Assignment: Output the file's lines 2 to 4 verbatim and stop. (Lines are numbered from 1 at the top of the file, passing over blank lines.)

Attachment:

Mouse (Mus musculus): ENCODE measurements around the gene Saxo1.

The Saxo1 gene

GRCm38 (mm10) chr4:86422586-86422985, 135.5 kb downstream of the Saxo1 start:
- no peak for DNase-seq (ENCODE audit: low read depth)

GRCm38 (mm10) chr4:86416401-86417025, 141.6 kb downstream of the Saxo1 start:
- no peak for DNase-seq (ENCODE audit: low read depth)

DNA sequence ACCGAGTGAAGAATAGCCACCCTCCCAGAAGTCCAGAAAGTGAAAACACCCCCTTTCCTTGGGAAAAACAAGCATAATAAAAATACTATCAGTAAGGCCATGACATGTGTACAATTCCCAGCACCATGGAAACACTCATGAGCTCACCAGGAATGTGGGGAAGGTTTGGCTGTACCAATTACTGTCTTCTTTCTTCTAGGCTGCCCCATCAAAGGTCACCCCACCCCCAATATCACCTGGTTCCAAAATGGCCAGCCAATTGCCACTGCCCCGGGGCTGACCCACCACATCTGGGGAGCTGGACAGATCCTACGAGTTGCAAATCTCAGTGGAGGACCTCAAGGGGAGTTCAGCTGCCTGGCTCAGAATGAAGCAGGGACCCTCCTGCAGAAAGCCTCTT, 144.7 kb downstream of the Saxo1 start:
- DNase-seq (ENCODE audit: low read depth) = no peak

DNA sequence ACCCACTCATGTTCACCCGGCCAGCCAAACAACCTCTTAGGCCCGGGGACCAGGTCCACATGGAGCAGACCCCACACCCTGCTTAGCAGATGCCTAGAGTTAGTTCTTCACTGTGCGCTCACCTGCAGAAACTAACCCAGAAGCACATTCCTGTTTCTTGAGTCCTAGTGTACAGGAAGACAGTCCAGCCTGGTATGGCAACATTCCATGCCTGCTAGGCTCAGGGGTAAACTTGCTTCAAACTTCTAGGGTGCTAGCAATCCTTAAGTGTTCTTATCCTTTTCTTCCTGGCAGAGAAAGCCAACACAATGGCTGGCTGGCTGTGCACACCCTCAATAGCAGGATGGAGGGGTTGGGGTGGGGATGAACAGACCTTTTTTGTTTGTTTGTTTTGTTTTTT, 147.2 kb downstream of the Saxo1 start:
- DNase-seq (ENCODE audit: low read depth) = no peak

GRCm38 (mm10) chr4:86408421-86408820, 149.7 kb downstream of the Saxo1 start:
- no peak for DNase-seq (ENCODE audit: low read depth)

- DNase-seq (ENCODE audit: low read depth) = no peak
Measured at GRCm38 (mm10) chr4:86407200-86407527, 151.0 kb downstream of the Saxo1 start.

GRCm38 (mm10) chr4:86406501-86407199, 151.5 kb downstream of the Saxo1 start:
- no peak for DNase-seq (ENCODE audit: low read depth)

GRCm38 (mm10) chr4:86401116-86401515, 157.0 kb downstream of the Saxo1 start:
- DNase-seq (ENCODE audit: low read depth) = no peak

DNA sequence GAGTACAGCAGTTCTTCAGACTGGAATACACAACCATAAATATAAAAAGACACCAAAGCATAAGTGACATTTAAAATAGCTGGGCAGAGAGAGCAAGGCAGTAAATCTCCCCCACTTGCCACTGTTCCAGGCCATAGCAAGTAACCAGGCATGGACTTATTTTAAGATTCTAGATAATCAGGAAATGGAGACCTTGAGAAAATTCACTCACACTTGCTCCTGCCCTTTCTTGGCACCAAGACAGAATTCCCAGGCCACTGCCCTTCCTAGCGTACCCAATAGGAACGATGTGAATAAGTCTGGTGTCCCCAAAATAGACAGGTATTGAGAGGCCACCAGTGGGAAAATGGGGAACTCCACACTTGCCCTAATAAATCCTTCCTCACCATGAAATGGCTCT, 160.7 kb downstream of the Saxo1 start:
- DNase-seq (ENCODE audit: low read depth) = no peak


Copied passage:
The Saxo1 gene

GRCm38 (mm10) chr4:86422586-86422985, 135.5 kb downstream of the Saxo1 start:
- no peak for DNase-seq (ENCODE audit: low read depth)